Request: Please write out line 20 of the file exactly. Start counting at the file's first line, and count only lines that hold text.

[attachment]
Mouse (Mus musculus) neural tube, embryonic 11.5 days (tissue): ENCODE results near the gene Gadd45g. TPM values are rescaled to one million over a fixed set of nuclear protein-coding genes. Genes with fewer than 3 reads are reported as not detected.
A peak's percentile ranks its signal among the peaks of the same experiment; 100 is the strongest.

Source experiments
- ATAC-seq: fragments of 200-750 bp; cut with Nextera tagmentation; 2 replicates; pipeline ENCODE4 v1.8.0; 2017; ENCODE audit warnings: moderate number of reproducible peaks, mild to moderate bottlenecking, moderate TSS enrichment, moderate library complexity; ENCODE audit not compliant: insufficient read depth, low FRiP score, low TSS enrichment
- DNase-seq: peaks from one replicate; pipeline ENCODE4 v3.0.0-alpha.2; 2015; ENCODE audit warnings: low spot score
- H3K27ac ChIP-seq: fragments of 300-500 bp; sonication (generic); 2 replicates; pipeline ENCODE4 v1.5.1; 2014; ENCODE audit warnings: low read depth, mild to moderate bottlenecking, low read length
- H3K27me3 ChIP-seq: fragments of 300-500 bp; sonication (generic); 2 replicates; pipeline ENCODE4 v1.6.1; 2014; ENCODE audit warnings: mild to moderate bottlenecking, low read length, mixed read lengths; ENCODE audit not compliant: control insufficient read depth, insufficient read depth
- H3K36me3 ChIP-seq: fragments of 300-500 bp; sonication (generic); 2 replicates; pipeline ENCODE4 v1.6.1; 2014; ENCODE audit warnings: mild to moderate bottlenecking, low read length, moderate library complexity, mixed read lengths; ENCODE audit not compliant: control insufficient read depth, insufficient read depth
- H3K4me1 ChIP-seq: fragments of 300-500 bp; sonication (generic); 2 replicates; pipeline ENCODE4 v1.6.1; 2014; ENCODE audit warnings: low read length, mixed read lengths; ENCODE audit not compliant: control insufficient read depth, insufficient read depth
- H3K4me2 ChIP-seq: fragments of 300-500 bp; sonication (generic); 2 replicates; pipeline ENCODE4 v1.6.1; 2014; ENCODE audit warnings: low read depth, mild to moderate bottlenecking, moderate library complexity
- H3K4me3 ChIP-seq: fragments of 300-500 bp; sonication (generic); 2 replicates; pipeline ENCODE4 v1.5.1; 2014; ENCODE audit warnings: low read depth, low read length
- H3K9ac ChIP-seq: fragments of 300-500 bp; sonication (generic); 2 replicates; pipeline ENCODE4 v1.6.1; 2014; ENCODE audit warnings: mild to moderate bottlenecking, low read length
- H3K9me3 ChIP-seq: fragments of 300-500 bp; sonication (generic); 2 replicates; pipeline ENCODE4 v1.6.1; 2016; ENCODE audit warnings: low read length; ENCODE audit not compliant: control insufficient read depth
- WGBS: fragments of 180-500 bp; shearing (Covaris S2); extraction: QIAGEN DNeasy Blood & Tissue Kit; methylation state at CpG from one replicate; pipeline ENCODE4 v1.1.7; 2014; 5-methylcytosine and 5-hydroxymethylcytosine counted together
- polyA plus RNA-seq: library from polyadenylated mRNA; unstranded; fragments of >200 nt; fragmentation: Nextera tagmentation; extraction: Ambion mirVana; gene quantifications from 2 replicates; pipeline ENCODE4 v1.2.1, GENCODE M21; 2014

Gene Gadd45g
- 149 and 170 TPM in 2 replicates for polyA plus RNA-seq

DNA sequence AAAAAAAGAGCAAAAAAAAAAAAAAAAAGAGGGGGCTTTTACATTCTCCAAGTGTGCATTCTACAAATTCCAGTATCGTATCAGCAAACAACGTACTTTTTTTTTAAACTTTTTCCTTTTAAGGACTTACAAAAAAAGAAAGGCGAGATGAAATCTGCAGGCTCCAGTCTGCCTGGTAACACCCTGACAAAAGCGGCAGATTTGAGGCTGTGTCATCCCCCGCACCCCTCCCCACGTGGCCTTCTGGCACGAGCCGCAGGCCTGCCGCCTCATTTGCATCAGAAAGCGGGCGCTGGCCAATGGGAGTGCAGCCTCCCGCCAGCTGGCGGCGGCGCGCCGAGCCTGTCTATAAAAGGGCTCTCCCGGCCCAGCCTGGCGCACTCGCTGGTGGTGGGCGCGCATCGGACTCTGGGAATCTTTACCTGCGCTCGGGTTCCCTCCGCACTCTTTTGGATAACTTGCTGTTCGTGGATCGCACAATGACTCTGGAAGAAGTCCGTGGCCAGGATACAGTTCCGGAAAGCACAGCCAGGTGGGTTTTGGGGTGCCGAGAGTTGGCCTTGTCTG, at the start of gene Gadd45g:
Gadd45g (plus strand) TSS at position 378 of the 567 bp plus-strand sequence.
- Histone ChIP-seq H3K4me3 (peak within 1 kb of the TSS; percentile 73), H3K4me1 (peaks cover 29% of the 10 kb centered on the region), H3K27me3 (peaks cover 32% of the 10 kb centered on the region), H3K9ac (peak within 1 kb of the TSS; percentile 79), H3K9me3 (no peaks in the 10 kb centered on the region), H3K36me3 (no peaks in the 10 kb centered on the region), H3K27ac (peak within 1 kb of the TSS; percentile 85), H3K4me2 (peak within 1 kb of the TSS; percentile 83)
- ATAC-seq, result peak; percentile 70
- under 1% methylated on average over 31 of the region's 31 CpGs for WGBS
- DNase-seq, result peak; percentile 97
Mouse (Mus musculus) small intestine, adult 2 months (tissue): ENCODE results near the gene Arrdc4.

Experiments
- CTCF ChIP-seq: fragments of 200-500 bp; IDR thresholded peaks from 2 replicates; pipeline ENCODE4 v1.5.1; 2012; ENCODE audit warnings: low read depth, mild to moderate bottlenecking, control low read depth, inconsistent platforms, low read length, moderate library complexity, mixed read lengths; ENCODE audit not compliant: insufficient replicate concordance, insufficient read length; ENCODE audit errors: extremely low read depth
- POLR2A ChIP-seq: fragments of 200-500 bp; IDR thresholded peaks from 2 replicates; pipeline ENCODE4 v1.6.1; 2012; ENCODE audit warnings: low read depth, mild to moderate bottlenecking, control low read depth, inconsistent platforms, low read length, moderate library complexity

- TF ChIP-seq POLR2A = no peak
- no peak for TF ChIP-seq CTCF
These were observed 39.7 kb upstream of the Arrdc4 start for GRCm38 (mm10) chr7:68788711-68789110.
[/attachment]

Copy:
- Histone ChIP-seq H3K4me3 (peak within 1 kb of the TSS; percentile 73), H3K4me1 (peaks cover 29% of the 10 kb centered on the region), H3K27me3 (peaks cover 32% of the 10 kb centered on the region), H3K9ac (peak within 1 kb of the TSS; percentile 79), H3K9me3 (no peaks in the 10 kb centered on the region), H3K36me3 (no peaks in the 10 kb centered on the region), H3K27ac (peak within 1 kb of the TSS; percentile 85), H3K4me2 (peak within 1 kb of the TSS; percentile 83)